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Law Professors On SOPA and PIPA: Don't Break the Internet 283

An anonymous reader writes "Law professors Mark Lemley, David S. Levine, and David G. Post have just published a piece on the PROTECT IP Act and the Stop Online Piracy Act. In Don't Break the Internet, they argue that the two bills — intended to counter online copyright and trademark infringement — 'share an underlying approach and an enforcement philosophy that pose grave constitutional problems and that could have potentially disastrous consequences for the stability and security of the Internet's addressing system, for the principle of interconnectivity that has helped drive the Internet's extraordinary growth, and for free expression.' They write, 'These bills, and the enforcement philosophy that underlies them, represent a dramatic retreat from this country's tradition of leadership in supporting the free exchange of information and ideas on the Internet. At a time when many foreign governments have dramatically stepped up their efforts to censor Internet communications, these bills would incorporate into U.S. law a principle more closely associated with those repressive regimes: a right to insist on the removal of content from the global Internet, regardless of where it may have originated or be located, in service of the exigencies of domestic law.'"
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Law Professors On SOPA and PIPA: Don't Break the Internet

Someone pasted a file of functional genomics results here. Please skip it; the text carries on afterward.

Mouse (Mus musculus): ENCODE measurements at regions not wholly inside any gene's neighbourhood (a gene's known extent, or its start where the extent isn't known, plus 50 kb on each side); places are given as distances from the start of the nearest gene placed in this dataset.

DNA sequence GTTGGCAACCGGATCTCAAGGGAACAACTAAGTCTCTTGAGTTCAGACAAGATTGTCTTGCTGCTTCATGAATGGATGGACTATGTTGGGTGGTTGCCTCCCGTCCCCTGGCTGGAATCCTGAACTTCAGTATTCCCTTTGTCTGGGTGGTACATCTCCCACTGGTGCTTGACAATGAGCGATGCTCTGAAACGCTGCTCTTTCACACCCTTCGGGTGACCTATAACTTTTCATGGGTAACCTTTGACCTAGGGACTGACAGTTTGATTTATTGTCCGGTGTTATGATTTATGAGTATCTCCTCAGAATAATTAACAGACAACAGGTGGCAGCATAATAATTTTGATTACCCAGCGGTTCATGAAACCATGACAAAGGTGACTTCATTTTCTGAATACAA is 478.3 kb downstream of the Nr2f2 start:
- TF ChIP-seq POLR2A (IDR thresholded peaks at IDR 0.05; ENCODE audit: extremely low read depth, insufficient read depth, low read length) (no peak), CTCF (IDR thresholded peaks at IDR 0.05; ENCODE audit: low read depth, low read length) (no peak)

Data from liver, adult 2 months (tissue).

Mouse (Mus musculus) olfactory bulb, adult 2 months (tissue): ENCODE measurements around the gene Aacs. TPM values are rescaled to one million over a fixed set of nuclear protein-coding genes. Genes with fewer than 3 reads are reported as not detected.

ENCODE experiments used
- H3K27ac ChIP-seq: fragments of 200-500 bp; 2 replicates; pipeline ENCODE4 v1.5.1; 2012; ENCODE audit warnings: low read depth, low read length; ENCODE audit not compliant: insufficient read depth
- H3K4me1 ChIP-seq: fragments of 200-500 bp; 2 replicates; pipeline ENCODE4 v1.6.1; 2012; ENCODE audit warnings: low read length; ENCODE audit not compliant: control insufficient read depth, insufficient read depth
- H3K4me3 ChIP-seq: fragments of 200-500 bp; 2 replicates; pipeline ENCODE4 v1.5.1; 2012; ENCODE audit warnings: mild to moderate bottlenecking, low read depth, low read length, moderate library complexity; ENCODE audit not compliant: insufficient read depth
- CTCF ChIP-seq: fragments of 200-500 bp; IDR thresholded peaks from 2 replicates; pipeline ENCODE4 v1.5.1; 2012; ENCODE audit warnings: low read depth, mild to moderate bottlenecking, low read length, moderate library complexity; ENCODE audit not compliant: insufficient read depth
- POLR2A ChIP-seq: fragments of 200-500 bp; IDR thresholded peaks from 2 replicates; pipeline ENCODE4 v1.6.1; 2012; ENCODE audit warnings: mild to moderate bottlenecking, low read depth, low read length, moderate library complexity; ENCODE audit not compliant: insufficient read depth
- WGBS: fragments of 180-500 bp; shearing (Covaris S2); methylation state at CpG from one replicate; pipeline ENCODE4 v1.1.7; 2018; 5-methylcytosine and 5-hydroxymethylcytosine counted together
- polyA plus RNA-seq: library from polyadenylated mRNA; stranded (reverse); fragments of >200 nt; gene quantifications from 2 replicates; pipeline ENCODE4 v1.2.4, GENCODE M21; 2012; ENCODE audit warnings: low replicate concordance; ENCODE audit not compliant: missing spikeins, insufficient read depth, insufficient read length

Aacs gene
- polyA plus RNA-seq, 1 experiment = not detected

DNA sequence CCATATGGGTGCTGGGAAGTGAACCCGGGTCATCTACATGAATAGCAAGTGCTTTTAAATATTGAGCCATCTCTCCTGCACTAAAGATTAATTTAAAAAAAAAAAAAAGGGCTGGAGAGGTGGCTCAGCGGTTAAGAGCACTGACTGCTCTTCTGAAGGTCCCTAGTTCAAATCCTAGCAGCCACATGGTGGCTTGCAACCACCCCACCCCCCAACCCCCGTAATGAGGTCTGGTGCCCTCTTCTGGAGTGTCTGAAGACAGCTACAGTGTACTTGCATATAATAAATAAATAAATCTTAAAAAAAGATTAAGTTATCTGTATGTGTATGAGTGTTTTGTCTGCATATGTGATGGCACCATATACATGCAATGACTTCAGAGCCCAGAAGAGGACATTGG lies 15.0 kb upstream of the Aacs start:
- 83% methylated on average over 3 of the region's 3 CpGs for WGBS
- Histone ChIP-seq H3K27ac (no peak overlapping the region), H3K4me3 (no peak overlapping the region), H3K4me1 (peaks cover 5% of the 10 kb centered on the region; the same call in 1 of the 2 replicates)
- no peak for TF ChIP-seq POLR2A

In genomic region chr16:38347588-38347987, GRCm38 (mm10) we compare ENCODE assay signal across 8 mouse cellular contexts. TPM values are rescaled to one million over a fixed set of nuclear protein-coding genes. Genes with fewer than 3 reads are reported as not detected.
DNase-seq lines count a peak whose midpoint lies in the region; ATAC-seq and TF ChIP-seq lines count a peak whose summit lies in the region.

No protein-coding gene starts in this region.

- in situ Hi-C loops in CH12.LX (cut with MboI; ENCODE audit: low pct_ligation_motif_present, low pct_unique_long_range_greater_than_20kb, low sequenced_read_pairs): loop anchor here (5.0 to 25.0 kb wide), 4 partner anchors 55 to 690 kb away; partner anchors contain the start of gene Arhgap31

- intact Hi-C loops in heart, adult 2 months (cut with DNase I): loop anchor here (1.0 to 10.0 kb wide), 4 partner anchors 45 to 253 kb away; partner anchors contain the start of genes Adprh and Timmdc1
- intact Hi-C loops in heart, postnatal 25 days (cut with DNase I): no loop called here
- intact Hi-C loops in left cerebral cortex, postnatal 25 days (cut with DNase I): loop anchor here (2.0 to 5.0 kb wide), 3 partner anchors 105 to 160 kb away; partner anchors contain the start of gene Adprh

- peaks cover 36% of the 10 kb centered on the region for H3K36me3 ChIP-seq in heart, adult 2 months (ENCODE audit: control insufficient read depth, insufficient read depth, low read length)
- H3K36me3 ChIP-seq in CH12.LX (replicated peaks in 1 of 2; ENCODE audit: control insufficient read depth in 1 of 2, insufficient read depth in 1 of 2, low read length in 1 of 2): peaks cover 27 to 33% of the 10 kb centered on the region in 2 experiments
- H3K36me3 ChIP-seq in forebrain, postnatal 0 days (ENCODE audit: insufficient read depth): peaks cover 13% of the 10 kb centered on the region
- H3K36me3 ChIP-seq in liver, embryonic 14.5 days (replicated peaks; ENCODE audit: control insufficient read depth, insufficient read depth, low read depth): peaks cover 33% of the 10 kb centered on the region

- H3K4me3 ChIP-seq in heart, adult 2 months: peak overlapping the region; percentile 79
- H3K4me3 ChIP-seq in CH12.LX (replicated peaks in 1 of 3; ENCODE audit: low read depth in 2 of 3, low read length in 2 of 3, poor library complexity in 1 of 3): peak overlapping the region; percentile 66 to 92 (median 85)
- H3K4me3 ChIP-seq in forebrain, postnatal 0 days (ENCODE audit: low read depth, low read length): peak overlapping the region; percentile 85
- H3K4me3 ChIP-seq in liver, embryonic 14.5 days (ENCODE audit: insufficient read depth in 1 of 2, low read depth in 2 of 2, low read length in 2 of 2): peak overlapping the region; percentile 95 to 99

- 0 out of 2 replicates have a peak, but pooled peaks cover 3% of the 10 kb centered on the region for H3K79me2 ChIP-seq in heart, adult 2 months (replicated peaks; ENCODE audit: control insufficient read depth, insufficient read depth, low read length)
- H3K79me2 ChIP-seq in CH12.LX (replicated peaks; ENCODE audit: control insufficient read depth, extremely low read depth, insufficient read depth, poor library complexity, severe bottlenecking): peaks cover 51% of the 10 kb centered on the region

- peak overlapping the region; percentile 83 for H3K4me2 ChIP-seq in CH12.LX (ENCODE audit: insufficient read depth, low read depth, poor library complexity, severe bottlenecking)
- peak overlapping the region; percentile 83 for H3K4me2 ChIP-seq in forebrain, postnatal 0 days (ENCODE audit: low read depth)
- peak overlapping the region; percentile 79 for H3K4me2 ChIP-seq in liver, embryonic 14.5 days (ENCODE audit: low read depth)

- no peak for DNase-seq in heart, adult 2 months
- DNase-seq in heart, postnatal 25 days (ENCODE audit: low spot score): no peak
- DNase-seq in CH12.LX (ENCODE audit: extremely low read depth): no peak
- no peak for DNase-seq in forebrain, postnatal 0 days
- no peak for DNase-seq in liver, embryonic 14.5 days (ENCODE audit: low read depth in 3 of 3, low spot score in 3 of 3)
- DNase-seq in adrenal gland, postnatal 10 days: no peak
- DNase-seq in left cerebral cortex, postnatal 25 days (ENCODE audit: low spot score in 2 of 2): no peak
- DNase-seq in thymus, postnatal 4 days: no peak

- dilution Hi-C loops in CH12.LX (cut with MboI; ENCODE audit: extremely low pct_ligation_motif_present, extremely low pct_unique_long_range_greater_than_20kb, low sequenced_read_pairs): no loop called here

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  • by OverTheGeicoE ( 1743174 ) on Monday December 19, 2011 @05:29PM (#38427054) Journal

    There's a rival proposal in the House called the Online Protection & ENforcement of Digital Trade Act [], or OPEN, which claims to be better than SOPA/PIPA but does similar things in a different way. I suspect it's better to do nothing at all than approve any of these bills, even OPEN, but it's hard to say because OPEN doesn't get as much coverage. It would be nice if OPEN were included in the discussion in the future.

  • by justdiver ( 2478536 ) on Monday December 19, 2011 @05:35PM (#38427146)
    They've been weighing in this whole time... [] Perhaps you were reading the wrong articles? To quote from the linked article: "Vint Cerf of Google, domain name system software author Paul Vixie and Internet routing engineer Tony Li were among 83 high-profile engineers who signed an open letter to Congress in opposition to the House Stop Online Privacy Act and Senate Protect Intellectual Property Act."
  • by Anonymous Coward on Monday December 19, 2011 @05:44PM (#38427246)

    The political system is being closed. Read Naomi Wolfe, watch her on Youtube. Read Glen Greenwald at Salon.

    The consequences of this law are fully intended by all parties.

    There is no other important issue in the next election, as there will be no other meaningful elections if this process isn't stopped.

    The only candidate who supports the Constitution and its guarantees of Civil Liberties is Ron Paul. If he isn't elected, there is a gulag in our futures.

  • by Andy Dodd ( 701 ) <> on Monday December 19, 2011 @05:45PM (#38427248) Homepage

    At least, based on what I know of these professors - these professors do have a fairly decent amount of technical knowledge, which is evident in TFA.

    In addition, they point out some excellent legal challenges to SOPA/PIPA, which indicate there's a good chance either act would get defeated fairly quickly within the Supreme Court. (See the CDA as an example.)

  • by Andy Dodd ( 701 ) <> on Monday December 19, 2011 @05:46PM (#38427270) Homepage

    1) It's unfortunately looking very likely these will pass.
    2) Death warrant or not, you have to follow the law
    3) If it passes, the article points out some good legal challenges that will likely cause the act to be struck down by the Supreme Court as unconstitutional.